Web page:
Unless you’ve been under a rock, missed the Grammys and close your eyes while you’re at the grocery store checkout, you’ve probably noticed it’s the 50th anniversary of the Beatles’ arrival in the U.S. To mark the occasion, there’s a new box set called The Beatles: The U.S. Albums that, more than anything in the band’s recent catalog, is truly the sound of Beatlemania.
The guitar work — whether acoustic strumming or flat-picking, punchy electric lines and pedal steel — is stellar and, most of all, tasteful throughout. In essence, Another Self Portrait is a five-star album any music lover should have in his or her collection.
Nathanson, a veteran of folk-laced rock, sings a path to my heart with this latest amalgam of longing mixed with bouncy fun. His many references to San Francisco also hit close to my part of the globe and bring the album a fresh, sincere vibe. Last of the Great Pretenders is a window into what it’s like to be inside of Nathanson’s head.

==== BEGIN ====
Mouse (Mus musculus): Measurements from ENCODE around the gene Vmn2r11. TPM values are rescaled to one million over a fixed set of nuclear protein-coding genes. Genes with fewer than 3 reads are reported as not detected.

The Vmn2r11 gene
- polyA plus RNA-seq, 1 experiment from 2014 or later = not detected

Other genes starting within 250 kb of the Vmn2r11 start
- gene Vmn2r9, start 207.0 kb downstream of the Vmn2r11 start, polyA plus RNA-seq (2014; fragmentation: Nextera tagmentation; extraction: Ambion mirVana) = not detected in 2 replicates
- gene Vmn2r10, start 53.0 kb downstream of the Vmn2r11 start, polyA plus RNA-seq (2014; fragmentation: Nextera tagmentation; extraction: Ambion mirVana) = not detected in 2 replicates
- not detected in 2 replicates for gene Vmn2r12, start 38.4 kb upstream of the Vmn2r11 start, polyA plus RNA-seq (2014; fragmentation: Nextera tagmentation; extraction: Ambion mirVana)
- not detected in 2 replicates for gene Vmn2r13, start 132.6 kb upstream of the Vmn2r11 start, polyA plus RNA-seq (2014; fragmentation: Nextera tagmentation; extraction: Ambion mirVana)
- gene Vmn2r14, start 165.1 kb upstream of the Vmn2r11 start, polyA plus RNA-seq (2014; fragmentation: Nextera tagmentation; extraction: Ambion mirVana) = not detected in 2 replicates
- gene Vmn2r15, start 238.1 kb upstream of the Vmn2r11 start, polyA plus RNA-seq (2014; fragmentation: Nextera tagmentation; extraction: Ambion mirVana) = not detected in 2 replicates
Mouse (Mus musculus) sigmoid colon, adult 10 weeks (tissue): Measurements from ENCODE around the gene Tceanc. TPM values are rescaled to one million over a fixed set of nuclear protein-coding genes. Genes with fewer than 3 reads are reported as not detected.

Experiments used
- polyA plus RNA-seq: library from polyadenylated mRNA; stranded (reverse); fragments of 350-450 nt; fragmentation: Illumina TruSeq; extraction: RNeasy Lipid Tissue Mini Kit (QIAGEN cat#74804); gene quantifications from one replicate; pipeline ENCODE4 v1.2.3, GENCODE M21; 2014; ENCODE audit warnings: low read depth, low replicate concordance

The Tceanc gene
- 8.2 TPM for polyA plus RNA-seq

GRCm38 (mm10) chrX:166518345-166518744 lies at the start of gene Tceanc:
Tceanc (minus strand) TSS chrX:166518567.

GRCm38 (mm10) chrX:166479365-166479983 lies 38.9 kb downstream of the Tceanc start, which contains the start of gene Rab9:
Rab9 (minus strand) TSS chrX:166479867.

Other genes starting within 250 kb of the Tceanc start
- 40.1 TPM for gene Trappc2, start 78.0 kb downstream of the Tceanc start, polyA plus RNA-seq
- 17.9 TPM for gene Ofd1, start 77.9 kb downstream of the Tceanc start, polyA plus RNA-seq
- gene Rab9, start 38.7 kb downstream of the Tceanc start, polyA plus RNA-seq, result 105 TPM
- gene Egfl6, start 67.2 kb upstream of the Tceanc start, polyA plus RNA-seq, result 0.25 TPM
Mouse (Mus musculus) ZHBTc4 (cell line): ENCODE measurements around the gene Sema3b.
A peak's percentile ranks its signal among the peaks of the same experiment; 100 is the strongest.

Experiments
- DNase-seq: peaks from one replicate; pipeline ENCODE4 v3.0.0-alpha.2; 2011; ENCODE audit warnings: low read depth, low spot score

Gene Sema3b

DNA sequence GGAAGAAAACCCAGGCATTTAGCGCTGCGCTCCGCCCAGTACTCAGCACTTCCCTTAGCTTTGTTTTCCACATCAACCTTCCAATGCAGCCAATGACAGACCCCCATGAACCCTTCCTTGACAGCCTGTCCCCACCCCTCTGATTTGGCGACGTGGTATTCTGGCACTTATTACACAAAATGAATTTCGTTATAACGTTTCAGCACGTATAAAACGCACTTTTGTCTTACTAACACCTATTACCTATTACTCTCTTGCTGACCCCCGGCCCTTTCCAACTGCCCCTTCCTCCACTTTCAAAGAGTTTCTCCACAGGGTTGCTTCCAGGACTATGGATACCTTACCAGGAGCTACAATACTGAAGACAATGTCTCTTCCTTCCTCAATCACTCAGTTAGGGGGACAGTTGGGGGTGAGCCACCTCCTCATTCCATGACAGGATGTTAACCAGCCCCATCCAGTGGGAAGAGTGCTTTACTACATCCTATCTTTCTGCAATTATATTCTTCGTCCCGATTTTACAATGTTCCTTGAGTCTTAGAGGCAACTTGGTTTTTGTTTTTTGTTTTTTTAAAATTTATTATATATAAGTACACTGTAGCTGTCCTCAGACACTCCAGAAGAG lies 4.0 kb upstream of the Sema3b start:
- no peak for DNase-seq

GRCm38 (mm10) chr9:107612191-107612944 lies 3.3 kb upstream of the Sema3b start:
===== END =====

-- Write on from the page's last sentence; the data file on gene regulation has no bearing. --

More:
About 10 years ago, BBC disc jockey Spencer Leigh reviewed a show by my old band, the Badge, and wondered how we were able to write songs that matched the work of Rubber Soul-era Lennon & McCartney when McCartney couldn’t seem to muster the same magic.
The Goondas have put out one of the most passionate odes to garage rock of the year with Dog Show, an album that is all sweat, energy and aggression. It’s raw without feeling unfinished, ragged in all the right places, and just plain fun. If you’re looking for no frills rock and roll, you can’t do much better.